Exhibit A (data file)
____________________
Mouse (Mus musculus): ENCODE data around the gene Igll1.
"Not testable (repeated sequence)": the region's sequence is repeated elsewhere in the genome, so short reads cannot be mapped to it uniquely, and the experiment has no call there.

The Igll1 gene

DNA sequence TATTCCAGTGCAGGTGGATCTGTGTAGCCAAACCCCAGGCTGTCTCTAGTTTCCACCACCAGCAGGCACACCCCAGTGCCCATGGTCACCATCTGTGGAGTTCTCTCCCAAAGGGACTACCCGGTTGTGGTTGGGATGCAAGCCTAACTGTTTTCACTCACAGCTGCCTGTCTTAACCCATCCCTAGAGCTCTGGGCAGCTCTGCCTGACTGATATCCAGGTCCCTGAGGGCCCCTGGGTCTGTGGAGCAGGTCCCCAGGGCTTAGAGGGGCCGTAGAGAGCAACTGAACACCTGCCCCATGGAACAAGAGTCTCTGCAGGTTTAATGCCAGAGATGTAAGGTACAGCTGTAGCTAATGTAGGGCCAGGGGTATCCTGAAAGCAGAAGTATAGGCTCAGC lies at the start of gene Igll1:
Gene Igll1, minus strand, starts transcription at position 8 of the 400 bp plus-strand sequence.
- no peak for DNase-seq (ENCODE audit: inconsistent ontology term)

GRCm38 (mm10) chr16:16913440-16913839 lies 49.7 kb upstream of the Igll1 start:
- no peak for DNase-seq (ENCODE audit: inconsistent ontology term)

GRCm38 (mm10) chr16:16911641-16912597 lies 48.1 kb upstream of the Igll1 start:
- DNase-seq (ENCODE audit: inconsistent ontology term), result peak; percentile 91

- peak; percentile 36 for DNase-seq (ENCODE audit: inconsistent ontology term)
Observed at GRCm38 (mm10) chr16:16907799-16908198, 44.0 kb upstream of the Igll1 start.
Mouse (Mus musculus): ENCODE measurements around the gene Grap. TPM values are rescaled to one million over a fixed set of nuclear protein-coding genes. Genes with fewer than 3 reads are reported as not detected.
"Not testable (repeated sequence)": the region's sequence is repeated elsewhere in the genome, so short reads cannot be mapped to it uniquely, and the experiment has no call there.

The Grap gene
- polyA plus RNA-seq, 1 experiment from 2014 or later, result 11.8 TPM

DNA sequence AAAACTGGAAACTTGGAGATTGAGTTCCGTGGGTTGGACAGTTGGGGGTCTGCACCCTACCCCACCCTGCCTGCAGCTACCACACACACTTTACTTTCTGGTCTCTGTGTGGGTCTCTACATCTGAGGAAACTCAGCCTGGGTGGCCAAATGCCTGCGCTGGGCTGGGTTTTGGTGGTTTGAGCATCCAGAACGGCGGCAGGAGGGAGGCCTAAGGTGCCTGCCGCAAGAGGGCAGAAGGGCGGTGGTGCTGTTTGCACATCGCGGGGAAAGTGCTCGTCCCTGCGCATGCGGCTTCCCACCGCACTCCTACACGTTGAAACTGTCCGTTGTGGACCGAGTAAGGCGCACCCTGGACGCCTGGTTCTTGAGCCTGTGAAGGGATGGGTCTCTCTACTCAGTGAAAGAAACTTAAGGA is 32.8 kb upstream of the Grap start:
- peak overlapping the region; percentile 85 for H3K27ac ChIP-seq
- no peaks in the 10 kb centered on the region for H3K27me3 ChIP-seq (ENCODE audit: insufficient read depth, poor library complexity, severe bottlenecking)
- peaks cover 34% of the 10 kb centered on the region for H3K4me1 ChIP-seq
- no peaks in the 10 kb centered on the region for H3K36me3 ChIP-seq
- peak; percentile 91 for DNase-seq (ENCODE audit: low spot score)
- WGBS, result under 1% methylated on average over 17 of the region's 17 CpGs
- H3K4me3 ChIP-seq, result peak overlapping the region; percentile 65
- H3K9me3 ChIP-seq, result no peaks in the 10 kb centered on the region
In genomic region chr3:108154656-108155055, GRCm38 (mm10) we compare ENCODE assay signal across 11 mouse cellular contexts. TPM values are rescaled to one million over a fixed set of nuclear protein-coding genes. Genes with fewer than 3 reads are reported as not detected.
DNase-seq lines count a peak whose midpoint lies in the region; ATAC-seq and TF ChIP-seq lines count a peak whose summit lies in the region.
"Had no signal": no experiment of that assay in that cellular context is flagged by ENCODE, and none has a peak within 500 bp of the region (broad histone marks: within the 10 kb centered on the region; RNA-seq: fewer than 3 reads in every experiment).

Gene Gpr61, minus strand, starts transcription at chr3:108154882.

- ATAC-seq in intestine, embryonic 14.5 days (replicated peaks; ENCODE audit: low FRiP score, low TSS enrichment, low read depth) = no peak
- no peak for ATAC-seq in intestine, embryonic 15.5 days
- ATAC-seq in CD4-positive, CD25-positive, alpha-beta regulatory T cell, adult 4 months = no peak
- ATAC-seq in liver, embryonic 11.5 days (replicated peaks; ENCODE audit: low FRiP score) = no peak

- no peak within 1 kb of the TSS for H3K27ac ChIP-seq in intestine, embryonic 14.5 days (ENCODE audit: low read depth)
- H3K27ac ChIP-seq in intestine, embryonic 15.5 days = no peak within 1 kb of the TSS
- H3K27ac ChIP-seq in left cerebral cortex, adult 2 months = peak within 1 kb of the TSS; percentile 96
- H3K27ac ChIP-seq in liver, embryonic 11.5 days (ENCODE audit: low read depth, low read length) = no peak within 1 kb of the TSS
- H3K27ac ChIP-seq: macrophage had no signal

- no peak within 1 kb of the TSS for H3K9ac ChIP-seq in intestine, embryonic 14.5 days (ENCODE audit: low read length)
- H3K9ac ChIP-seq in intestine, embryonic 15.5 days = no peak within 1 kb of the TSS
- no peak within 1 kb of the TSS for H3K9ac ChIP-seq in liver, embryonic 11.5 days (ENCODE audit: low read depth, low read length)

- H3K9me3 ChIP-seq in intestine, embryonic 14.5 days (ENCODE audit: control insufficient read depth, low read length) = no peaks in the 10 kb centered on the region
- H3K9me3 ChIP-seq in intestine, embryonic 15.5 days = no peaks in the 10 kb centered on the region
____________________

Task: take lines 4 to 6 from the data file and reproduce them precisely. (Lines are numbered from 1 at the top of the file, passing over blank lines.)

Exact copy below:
DNA sequence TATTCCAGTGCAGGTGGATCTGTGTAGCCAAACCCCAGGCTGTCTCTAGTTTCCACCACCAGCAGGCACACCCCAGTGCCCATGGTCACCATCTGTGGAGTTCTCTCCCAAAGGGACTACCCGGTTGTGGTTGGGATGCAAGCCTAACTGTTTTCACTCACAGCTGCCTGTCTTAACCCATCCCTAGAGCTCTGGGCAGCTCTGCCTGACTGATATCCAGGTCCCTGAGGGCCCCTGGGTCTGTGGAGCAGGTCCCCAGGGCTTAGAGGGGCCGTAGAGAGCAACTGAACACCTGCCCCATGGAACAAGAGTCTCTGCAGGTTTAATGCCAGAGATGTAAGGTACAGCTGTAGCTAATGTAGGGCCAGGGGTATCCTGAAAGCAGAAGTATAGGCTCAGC lies at the start of gene Igll1:
Gene Igll1, minus strand, starts transcription at position 8 of the 400 bp plus-strand sequence.
- no peak for DNase-seq (ENCODE audit: inconsistent ontology term)